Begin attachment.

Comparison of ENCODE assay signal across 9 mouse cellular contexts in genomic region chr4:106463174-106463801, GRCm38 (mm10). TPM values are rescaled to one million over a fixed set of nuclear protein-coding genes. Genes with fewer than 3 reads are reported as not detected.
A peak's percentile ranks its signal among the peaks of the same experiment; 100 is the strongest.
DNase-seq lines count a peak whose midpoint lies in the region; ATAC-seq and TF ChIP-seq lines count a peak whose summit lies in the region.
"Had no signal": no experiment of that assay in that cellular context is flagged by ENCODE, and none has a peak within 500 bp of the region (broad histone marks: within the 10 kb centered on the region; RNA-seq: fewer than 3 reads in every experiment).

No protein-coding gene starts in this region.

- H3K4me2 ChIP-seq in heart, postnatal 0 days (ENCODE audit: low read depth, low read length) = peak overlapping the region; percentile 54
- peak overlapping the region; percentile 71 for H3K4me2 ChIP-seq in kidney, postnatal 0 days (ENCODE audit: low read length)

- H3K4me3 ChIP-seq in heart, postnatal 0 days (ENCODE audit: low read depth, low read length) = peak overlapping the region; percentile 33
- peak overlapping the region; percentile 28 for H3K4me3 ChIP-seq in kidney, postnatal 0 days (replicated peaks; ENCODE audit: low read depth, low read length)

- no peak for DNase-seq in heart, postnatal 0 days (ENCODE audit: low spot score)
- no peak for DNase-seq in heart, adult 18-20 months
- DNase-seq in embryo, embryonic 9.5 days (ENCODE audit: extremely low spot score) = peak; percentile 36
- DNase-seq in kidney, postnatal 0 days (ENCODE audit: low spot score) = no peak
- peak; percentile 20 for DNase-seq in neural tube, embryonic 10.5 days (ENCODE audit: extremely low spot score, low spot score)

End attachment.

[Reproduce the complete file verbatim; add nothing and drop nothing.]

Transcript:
Comparison of ENCODE assay signal across 9 mouse cellular contexts in genomic region chr4:106463174-106463801, GRCm38 (mm10). TPM values are rescaled to one million over a fixed set of nuclear protein-coding genes. Genes with fewer than 3 reads are reported as not detected.
A peak's percentile ranks its signal among the peaks of the same experiment; 100 is the strongest.
DNase-seq lines count a peak whose midpoint lies in the region; ATAC-seq and TF ChIP-seq lines count a peak whose summit lies in the region.
"Had no signal": no experiment of that assay in that cellular context is flagged by ENCODE, and none has a peak within 500 bp of the region (broad histone marks: within the 10 kb centered on the region; RNA-seq: fewer than 3 reads in every experiment).

No protein-coding gene starts in this region.

- H3K4me2 ChIP-seq in heart, postnatal 0 days (ENCODE audit: low read depth, low read length) = peak overlapping the region; percentile 54
- peak overlapping the region; percentile 71 for H3K4me2 ChIP-seq in kidney, postnatal 0 days (ENCODE audit: low read length)

- H3K4me3 ChIP-seq in heart, postnatal 0 days (ENCODE audit: low read depth, low read length) = peak overlapping the region; percentile 33
- peak overlapping the region; percentile 28 for H3K4me3 ChIP-seq in kidney, postnatal 0 days (replicated peaks; ENCODE audit: low read depth, low read length)

- no peak for DNase-seq in heart, postnatal 0 days (ENCODE audit: low spot score)
- no peak for DNase-seq in heart, adult 18-20 months
- DNase-seq in embryo, embryonic 9.5 days (ENCODE audit: extremely low spot score) = peak; percentile 36
- DNase-seq in kidney, postnatal 0 days (ENCODE audit: low spot score) = no peak
- peak; percentile 20 for DNase-seq in neural tube, embryonic 10.5 days (ENCODE audit: extremely low spot score, low spot score)